5 Things I've Learned: Hollies Winston
Friday, April 8, 2022
Hollies Winston, ’13 MBA, is owner of Guaranteed America, LLC, (GA), a firm he founded in 2017. GA offers full services to clients in the arenas of advocacy/government affairs, coalition building, and strategy.
Winston also sits on the MN Council of African Heritage, which advises the governor and Legislature on policies that affect communities of African descent. He is married to his wife of 18 years, Latrice, and has three children.
1. Make your choice, lose the guilt.
After graduating from the Carlson School in 2013, I took a job with a company that was at the time in the Fortune 15. I was miserable after a year. At this time, I also rediscovered my passion for community. I’d often balance dedicating time to my passion with a job that paid the bills, knowing that if I spent more time at that job I’d be promoted quickly. I felt a tremendous amount of guilt as I pursued this path. In 2017 I cut ties, started Guaranteed America LLC, and was off to the races. Had I ignored my passion, I’d still be in that environment and far less successful and fulfilled. The choices made were necessary, the guilt was not.
2. Relationships matter.
We’re often told growing up to be the hardest-working, smartest person in the room. The reality is, those are just some of the factors. Building relationships with folks who trust your character and your work product gives you access to business opportunities and expertise others won’t have access to. Invest in relationships just as much as you invest in your job skills to increase your mid-term and long-term prospects.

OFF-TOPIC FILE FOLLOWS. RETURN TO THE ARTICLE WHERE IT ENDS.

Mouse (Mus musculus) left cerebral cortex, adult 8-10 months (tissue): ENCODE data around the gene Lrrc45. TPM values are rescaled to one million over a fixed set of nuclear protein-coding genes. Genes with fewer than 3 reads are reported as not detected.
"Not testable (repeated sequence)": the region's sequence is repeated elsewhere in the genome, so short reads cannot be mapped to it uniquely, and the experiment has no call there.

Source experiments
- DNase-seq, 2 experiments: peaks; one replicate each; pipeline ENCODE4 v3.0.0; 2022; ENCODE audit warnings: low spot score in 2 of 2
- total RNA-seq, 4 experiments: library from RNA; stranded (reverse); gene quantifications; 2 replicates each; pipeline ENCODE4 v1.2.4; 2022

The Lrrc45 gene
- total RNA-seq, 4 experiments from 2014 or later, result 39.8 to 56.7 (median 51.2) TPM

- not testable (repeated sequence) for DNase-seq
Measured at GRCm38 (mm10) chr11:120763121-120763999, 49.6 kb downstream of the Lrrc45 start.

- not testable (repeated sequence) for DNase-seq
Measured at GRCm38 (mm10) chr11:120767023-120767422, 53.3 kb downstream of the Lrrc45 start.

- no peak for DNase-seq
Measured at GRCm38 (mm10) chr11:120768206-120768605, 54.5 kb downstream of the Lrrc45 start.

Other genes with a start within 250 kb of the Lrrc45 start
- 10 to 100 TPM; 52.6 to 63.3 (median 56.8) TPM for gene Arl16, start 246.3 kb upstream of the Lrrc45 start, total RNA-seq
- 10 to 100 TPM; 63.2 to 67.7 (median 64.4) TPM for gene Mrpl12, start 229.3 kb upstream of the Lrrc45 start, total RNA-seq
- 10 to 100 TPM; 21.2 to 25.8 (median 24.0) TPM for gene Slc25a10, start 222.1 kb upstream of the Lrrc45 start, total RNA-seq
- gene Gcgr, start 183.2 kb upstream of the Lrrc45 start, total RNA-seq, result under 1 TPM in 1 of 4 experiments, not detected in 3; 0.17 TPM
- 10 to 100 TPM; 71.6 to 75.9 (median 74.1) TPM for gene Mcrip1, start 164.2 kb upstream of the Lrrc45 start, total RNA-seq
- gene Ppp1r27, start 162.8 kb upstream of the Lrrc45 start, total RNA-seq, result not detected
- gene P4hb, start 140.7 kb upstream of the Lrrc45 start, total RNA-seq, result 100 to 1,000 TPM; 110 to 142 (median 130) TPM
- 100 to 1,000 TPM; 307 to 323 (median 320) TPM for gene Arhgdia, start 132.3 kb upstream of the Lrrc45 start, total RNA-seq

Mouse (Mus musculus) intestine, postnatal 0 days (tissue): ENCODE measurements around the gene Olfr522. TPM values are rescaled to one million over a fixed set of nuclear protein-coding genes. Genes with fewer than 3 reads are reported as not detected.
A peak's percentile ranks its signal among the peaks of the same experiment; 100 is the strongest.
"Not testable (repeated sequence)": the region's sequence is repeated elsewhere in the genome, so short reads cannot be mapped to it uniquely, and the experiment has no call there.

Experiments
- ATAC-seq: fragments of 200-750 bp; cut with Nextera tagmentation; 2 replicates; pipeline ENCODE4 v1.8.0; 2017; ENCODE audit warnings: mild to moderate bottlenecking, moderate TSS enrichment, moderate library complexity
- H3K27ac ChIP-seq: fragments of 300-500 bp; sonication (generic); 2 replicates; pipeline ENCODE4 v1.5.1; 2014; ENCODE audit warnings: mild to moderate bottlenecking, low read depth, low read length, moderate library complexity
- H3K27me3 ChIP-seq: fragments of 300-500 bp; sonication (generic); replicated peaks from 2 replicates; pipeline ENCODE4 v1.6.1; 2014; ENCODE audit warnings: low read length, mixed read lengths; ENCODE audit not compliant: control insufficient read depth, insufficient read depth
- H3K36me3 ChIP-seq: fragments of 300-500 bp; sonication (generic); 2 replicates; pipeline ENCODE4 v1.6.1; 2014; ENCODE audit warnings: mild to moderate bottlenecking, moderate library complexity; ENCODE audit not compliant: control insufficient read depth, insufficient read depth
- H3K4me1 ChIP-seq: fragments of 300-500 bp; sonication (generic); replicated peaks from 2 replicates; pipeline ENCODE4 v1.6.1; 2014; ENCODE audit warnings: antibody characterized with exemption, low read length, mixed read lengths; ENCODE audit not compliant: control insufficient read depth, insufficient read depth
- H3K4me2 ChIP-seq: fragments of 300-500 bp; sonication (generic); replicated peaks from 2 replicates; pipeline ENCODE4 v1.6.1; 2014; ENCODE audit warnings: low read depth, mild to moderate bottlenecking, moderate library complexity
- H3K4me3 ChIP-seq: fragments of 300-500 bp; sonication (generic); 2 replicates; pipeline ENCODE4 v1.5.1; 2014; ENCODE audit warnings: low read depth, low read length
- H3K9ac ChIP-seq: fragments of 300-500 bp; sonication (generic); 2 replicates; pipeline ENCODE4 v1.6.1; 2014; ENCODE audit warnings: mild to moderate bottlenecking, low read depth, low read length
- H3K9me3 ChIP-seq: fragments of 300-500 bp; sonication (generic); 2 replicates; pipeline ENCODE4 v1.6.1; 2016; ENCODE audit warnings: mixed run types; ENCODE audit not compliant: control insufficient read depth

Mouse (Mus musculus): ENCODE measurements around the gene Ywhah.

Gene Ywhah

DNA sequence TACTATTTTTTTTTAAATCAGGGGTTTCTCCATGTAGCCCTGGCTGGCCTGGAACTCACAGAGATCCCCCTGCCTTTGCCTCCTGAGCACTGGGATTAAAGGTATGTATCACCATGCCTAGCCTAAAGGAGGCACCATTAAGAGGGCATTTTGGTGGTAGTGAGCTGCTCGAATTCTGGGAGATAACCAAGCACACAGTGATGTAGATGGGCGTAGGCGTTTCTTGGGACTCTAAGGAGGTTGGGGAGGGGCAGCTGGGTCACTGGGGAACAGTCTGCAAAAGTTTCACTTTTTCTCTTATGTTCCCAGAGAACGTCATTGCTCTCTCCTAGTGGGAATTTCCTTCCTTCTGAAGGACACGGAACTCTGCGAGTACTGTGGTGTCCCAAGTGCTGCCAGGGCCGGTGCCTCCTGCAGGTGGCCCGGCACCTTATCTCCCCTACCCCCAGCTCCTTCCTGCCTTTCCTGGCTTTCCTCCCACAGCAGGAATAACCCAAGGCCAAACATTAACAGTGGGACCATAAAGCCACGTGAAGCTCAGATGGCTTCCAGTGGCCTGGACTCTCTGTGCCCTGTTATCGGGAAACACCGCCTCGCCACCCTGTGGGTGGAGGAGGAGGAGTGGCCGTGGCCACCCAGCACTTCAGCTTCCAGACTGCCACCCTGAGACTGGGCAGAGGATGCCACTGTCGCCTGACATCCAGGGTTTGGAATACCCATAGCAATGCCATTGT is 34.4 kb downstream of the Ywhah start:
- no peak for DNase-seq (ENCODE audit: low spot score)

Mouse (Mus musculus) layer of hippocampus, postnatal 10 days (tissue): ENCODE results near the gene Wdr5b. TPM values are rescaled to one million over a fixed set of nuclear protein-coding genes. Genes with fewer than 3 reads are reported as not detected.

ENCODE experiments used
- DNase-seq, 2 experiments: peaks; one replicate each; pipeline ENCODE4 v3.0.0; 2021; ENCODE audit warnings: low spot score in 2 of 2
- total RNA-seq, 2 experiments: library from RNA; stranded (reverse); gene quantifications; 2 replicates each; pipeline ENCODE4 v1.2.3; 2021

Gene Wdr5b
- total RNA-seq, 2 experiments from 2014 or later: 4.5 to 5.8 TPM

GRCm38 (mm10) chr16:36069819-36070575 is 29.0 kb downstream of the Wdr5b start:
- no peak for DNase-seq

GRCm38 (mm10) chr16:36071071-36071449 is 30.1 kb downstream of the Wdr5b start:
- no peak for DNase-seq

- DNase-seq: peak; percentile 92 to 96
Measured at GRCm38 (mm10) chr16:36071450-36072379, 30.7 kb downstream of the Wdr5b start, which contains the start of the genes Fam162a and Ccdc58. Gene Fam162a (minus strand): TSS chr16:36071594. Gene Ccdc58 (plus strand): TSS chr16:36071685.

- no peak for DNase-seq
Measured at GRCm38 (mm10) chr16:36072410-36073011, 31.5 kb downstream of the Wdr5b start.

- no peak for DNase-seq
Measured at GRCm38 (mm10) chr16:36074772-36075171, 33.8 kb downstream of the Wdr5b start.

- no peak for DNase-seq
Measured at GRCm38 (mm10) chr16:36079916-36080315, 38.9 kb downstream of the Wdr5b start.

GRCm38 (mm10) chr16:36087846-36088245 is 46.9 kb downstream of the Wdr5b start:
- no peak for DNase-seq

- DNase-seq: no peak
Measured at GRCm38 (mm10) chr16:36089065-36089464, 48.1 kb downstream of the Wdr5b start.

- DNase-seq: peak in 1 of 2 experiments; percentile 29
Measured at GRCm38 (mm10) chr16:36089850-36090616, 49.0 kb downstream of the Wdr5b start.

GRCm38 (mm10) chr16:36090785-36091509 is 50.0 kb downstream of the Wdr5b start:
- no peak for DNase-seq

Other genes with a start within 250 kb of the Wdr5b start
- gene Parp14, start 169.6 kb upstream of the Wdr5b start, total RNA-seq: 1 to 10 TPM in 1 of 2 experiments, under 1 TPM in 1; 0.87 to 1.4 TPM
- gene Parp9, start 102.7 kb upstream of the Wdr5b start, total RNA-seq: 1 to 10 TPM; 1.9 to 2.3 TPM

3. Be humble with pride.
Being humble wasn’t always a strength. Over time (life humbles you), I learned its value. By being humble, you don’t have the baggage of embarrassment if you overlook minor details and you’ll find people will willingly share key information with you. Since people will want to trust you, it makes it easier to maintain key relationships of trust. Still, you must conduct business with a pride that encourages people to believe in the quality of your product, your service and your character.
4. Stay grounded.
The rat race of life can be stressful. There’s pressure to win and to earn more money and recognition than your coworkers or competing businesses. Taken to its extreme, this encourages focus on the things that matter least. Take time to be thankful for key family and friends and your health. This grounds you in the present, but prepares you for the future. No matter how big your house is, or your retirement, it means little if your family and friends aren’t there to enjoy life with you over a meal.
“Looking at a setback as a temporary adversity to overcome, that you must overcome, is a paradigm that sets you up to achieve eventual greatness.”
5. Let your adversity define you.
I’m aware this may sound similar to saying let your failures define you. There’s a key difference, failure is finite. It’s complete. Looking at a setback as a temporary adversity to overcome, that you must overcome, is
a paradigm that sets you up to achieve eventual greatness. It creates the same bulldog tenacity seen in the likes of a Michael Jordan, a Martin Luther King Jr., or even a Joe Biden—who finally achieved his goal of being president after more than 30 years. This lesson has served me well in my career.
This article appeared in the Spring 2022 alumni magazine
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